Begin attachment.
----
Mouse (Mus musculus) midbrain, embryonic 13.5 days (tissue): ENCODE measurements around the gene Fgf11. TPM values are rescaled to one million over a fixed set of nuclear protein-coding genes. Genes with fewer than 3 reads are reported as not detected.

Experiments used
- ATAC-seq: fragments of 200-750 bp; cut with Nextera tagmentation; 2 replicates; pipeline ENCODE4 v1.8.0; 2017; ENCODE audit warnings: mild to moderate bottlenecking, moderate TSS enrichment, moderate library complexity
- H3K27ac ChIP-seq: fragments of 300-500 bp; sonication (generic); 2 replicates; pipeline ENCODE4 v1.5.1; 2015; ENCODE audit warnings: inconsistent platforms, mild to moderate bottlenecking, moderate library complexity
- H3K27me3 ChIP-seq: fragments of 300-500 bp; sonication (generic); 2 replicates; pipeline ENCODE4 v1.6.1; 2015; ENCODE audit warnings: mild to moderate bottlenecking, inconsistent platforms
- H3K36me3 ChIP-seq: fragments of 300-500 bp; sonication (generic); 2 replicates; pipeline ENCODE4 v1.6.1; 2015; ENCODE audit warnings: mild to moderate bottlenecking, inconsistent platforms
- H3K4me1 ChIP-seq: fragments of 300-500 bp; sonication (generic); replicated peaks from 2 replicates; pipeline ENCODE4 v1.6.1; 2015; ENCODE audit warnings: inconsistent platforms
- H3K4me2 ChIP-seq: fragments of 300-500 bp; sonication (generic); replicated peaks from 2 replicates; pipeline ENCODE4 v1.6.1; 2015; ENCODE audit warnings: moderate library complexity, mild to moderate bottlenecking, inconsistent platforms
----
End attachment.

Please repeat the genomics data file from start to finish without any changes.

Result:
Mouse (Mus musculus) midbrain, embryonic 13.5 days (tissue): ENCODE measurements around the gene Fgf11. TPM values are rescaled to one million over a fixed set of nuclear protein-coding genes. Genes with fewer than 3 reads are reported as not detected.

Experiments used
- ATAC-seq: fragments of 200-750 bp; cut with Nextera tagmentation; 2 replicates; pipeline ENCODE4 v1.8.0; 2017; ENCODE audit warnings: mild to moderate bottlenecking, moderate TSS enrichment, moderate library complexity
- H3K27ac ChIP-seq: fragments of 300-500 bp; sonication (generic); 2 replicates; pipeline ENCODE4 v1.5.1; 2015; ENCODE audit warnings: inconsistent platforms, mild to moderate bottlenecking, moderate library complexity
- H3K27me3 ChIP-seq: fragments of 300-500 bp; sonication (generic); 2 replicates; pipeline ENCODE4 v1.6.1; 2015; ENCODE audit warnings: mild to moderate bottlenecking, inconsistent platforms
- H3K36me3 ChIP-seq: fragments of 300-500 bp; sonication (generic); 2 replicates; pipeline ENCODE4 v1.6.1; 2015; ENCODE audit warnings: mild to moderate bottlenecking, inconsistent platforms
- H3K4me1 ChIP-seq: fragments of 300-500 bp; sonication (generic); replicated peaks from 2 replicates; pipeline ENCODE4 v1.6.1; 2015; ENCODE audit warnings: inconsistent platforms
- H3K4me2 ChIP-seq: fragments of 300-500 bp; sonication (generic); replicated peaks from 2 replicates; pipeline ENCODE4 v1.6.1; 2015; ENCODE audit warnings: moderate library complexity, mild to moderate bottlenecking, inconsistent platforms